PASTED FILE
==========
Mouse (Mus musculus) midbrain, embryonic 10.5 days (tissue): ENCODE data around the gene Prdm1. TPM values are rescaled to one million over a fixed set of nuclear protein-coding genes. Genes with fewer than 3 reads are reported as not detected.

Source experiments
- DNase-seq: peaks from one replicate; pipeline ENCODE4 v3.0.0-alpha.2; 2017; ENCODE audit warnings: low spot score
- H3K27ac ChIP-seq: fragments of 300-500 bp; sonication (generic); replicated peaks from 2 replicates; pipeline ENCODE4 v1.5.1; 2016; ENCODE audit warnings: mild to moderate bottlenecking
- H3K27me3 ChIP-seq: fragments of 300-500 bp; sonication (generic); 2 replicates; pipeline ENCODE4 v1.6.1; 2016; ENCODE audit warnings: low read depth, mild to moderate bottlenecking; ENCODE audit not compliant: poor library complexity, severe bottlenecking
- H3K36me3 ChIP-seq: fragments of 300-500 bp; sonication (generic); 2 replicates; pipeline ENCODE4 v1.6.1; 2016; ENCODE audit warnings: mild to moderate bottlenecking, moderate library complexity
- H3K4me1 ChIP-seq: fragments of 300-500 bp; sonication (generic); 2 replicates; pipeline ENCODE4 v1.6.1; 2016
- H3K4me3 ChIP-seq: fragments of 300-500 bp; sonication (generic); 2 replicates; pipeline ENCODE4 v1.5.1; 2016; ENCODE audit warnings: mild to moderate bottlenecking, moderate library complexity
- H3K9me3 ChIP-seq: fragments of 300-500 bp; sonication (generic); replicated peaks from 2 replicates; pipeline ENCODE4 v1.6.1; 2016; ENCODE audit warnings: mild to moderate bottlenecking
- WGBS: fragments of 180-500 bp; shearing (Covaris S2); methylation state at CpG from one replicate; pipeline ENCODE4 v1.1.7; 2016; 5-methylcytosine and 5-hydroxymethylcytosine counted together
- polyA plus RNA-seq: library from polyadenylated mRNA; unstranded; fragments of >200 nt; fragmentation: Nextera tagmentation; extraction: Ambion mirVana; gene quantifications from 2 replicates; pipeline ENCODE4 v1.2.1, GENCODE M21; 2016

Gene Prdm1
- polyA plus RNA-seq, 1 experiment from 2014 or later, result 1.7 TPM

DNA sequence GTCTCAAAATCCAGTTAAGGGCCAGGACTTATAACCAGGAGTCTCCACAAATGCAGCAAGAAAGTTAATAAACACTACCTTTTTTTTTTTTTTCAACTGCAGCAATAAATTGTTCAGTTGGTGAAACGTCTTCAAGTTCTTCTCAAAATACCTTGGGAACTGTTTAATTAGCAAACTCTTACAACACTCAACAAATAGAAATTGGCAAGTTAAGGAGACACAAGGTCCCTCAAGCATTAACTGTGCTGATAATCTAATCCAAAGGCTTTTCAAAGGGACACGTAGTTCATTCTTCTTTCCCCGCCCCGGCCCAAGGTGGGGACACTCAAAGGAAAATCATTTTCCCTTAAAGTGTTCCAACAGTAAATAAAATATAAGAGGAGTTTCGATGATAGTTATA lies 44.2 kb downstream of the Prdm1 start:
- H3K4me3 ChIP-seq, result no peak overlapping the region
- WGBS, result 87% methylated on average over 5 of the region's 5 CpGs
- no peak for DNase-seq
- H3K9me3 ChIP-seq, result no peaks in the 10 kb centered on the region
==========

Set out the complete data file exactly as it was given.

Mouse (Mus musculus) midbrain, embryonic 10.5 days (tissue): ENCODE data around the gene Prdm1. TPM values are rescaled to one million over a fixed set of nuclear protein-coding genes. Genes with fewer than 3 reads are reported as not detected.

Source experiments
- DNase-seq: peaks from one replicate; pipeline ENCODE4 v3.0.0-alpha.2; 2017; ENCODE audit warnings: low spot score
- H3K27ac ChIP-seq: fragments of 300-500 bp; sonication (generic); replicated peaks from 2 replicates; pipeline ENCODE4 v1.5.1; 2016; ENCODE audit warnings: mild to moderate bottlenecking
- H3K27me3 ChIP-seq: fragments of 300-500 bp; sonication (generic); 2 replicates; pipeline ENCODE4 v1.6.1; 2016; ENCODE audit warnings: low read depth, mild to moderate bottlenecking; ENCODE audit not compliant: poor library complexity, severe bottlenecking
- H3K36me3 ChIP-seq: fragments of 300-500 bp; sonication (generic); 2 replicates; pipeline ENCODE4 v1.6.1; 2016; ENCODE audit warnings: mild to moderate bottlenecking, moderate library complexity
- H3K4me1 ChIP-seq: fragments of 300-500 bp; sonication (generic); 2 replicates; pipeline ENCODE4 v1.6.1; 2016
- H3K4me3 ChIP-seq: fragments of 300-500 bp; sonication (generic); 2 replicates; pipeline ENCODE4 v1.5.1; 2016; ENCODE audit warnings: mild to moderate bottlenecking, moderate library complexity
- H3K9me3 ChIP-seq: fragments of 300-500 bp; sonication (generic); replicated peaks from 2 replicates; pipeline ENCODE4 v1.6.1; 2016; ENCODE audit warnings: mild to moderate bottlenecking
- WGBS: fragments of 180-500 bp; shearing (Covaris S2); methylation state at CpG from one replicate; pipeline ENCODE4 v1.1.7; 2016; 5-methylcytosine and 5-hydroxymethylcytosine counted together
- polyA plus RNA-seq: library from polyadenylated mRNA; unstranded; fragments of >200 nt; fragmentation: Nextera tagmentation; extraction: Ambion mirVana; gene quantifications from 2 replicates; pipeline ENCODE4 v1.2.1, GENCODE M21; 2016

Gene Prdm1
- polyA plus RNA-seq, 1 experiment from 2014 or later, result 1.7 TPM

DNA sequence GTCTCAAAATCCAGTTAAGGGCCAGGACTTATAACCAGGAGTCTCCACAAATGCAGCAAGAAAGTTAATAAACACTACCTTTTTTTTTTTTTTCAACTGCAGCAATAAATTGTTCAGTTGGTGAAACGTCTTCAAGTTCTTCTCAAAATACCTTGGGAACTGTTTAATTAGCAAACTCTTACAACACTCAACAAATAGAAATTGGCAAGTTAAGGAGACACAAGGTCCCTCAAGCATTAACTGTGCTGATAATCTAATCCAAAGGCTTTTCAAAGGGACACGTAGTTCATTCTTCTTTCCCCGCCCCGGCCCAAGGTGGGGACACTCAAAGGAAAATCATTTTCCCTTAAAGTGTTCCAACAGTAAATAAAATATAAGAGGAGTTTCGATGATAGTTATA lies 44.2 kb downstream of the Prdm1 start:
- H3K4me3 ChIP-seq, result no peak overlapping the region
- WGBS, result 87% methylated on average over 5 of the region's 5 CpGs
- no peak for DNase-seq
- H3K9me3 ChIP-seq, result no peaks in the 10 kb centered on the region